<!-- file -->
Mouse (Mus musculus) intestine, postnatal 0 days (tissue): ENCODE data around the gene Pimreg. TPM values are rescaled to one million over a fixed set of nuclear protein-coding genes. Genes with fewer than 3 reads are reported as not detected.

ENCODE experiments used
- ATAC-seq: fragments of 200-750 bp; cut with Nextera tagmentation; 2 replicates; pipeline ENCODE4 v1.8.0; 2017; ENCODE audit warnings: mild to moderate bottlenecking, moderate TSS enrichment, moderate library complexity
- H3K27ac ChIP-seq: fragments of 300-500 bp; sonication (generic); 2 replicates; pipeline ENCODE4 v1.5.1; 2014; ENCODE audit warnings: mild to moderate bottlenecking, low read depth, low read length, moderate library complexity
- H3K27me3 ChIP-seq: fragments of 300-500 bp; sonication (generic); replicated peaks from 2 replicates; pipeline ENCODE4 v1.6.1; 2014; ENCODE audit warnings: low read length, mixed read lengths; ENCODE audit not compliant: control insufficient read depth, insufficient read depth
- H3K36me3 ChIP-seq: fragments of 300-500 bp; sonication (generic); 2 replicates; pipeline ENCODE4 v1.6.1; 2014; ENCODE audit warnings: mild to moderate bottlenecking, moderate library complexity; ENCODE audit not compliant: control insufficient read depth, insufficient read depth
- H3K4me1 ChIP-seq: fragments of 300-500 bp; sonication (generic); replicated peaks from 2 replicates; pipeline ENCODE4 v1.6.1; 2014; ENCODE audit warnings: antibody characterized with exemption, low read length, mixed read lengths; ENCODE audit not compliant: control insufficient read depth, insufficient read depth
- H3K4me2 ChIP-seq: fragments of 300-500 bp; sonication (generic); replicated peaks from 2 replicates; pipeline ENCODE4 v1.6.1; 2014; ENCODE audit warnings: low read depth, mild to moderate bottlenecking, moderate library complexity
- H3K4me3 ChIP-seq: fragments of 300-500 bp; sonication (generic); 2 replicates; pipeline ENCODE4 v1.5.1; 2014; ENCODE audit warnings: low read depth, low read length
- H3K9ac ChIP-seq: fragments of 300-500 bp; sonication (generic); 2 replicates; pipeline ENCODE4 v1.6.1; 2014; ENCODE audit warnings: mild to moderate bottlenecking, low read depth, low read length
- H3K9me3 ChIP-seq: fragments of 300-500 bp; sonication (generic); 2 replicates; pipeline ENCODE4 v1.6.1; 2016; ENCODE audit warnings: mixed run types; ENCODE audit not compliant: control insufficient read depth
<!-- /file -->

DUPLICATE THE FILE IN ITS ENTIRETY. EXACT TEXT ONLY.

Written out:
Mouse (Mus musculus) intestine, postnatal 0 days (tissue): ENCODE data around the gene Pimreg. TPM values are rescaled to one million over a fixed set of nuclear protein-coding genes. Genes with fewer than 3 reads are reported as not detected.

ENCODE experiments used
- ATAC-seq: fragments of 200-750 bp; cut with Nextera tagmentation; 2 replicates; pipeline ENCODE4 v1.8.0; 2017; ENCODE audit warnings: mild to moderate bottlenecking, moderate TSS enrichment, moderate library complexity
- H3K27ac ChIP-seq: fragments of 300-500 bp; sonication (generic); 2 replicates; pipeline ENCODE4 v1.5.1; 2014; ENCODE audit warnings: mild to moderate bottlenecking, low read depth, low read length, moderate library complexity
- H3K27me3 ChIP-seq: fragments of 300-500 bp; sonication (generic); replicated peaks from 2 replicates; pipeline ENCODE4 v1.6.1; 2014; ENCODE audit warnings: low read length, mixed read lengths; ENCODE audit not compliant: control insufficient read depth, insufficient read depth
- H3K36me3 ChIP-seq: fragments of 300-500 bp; sonication (generic); 2 replicates; pipeline ENCODE4 v1.6.1; 2014; ENCODE audit warnings: mild to moderate bottlenecking, moderate library complexity; ENCODE audit not compliant: control insufficient read depth, insufficient read depth
- H3K4me1 ChIP-seq: fragments of 300-500 bp; sonication (generic); replicated peaks from 2 replicates; pipeline ENCODE4 v1.6.1; 2014; ENCODE audit warnings: antibody characterized with exemption, low read length, mixed read lengths; ENCODE audit not compliant: control insufficient read depth, insufficient read depth
- H3K4me2 ChIP-seq: fragments of 300-500 bp; sonication (generic); replicated peaks from 2 replicates; pipeline ENCODE4 v1.6.1; 2014; ENCODE audit warnings: low read depth, mild to moderate bottlenecking, moderate library complexity
- H3K4me3 ChIP-seq: fragments of 300-500 bp; sonication (generic); 2 replicates; pipeline ENCODE4 v1.5.1; 2014; ENCODE audit warnings: low read depth, low read length
- H3K9ac ChIP-seq: fragments of 300-500 bp; sonication (generic); 2 replicates; pipeline ENCODE4 v1.6.1; 2014; ENCODE audit warnings: mild to moderate bottlenecking, low read depth, low read length
- H3K9me3 ChIP-seq: fragments of 300-500 bp; sonication (generic); 2 replicates; pipeline ENCODE4 v1.6.1; 2016; ENCODE audit warnings: mixed run types; ENCODE audit not compliant: control insufficient read depth